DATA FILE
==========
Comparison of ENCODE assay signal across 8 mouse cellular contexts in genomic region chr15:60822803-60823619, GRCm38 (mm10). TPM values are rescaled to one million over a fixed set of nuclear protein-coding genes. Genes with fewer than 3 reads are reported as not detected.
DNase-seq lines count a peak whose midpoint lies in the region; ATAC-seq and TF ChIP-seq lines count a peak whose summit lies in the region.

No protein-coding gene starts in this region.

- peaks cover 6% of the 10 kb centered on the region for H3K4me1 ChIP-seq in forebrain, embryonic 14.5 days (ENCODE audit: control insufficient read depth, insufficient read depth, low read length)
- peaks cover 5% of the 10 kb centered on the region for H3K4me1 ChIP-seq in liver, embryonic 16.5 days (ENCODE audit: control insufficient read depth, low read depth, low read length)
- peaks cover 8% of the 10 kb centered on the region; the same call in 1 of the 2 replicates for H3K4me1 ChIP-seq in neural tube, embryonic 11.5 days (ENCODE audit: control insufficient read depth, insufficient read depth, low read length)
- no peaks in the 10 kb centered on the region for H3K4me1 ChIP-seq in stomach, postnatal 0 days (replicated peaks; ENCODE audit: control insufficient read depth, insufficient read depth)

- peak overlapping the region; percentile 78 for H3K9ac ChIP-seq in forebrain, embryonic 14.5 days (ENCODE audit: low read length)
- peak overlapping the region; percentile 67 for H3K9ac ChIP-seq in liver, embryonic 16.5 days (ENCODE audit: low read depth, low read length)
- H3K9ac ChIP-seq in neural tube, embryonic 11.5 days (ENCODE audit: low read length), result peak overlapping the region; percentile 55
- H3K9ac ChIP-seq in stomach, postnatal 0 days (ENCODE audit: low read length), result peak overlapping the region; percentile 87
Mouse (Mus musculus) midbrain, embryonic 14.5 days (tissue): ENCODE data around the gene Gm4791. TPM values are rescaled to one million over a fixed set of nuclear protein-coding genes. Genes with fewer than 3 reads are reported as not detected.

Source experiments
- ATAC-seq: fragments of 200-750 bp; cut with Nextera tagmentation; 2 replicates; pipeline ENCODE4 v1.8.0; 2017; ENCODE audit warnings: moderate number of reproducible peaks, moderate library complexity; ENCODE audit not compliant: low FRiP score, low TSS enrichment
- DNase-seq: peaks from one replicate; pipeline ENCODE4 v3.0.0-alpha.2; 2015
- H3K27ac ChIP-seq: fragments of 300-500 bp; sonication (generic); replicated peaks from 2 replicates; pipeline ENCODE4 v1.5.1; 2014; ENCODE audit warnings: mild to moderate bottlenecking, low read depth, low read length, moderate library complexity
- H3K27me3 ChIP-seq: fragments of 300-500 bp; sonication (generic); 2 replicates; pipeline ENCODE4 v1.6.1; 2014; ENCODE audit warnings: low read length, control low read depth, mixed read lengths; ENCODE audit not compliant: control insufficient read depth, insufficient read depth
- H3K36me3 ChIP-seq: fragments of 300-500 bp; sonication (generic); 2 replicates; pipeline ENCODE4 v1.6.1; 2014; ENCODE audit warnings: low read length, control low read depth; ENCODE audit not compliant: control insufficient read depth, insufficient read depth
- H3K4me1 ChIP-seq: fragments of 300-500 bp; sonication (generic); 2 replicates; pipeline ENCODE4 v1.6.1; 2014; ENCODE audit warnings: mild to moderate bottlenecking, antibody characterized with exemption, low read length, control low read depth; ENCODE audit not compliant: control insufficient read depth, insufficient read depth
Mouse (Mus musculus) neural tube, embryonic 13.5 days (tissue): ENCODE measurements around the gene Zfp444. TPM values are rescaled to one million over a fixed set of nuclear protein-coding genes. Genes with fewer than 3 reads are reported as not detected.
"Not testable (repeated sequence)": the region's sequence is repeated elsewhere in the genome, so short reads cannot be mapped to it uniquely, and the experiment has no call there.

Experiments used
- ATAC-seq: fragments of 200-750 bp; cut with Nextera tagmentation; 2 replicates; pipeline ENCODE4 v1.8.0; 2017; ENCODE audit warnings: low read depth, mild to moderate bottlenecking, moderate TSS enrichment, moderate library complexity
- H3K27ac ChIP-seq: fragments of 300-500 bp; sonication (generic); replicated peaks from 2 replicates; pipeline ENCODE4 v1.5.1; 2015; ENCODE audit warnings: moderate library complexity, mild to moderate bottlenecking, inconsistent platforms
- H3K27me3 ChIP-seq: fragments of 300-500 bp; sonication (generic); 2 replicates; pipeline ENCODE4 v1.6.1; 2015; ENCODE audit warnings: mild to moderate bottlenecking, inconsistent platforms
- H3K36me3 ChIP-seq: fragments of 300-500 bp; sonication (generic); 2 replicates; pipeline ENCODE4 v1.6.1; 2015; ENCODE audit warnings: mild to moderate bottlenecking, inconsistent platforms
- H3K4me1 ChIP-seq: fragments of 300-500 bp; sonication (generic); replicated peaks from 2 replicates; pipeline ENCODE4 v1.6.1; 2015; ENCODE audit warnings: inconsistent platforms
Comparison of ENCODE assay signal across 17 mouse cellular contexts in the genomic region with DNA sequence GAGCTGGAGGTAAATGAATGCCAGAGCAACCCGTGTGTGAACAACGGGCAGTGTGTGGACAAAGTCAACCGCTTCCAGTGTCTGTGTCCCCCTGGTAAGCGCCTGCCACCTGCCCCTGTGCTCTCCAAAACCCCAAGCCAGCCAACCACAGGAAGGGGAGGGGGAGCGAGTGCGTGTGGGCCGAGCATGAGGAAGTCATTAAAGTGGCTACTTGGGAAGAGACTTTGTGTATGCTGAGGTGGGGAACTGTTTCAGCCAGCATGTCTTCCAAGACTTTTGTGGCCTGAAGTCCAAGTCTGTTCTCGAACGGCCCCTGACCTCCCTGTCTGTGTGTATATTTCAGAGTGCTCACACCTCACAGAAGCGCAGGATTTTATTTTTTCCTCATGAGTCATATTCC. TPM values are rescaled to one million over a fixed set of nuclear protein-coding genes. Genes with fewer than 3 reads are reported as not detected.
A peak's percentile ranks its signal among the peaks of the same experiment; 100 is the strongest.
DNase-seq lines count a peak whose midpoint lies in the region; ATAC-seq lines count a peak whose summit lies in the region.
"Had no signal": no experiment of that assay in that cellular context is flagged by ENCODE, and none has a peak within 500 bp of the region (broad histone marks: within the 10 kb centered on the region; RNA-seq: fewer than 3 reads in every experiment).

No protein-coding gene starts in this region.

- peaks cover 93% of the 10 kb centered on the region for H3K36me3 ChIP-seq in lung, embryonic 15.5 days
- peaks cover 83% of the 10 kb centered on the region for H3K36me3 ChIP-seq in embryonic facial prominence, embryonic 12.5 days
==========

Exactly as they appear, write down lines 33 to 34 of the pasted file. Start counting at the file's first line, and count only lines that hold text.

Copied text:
- peaks cover 93% of the 10 kb centered on the region for H3K36me3 ChIP-seq in lung, embryonic 15.5 days
- peaks cover 83% of the 10 kb centered on the region for H3K36me3 ChIP-seq in embryonic facial prominence, embryonic 12.5 days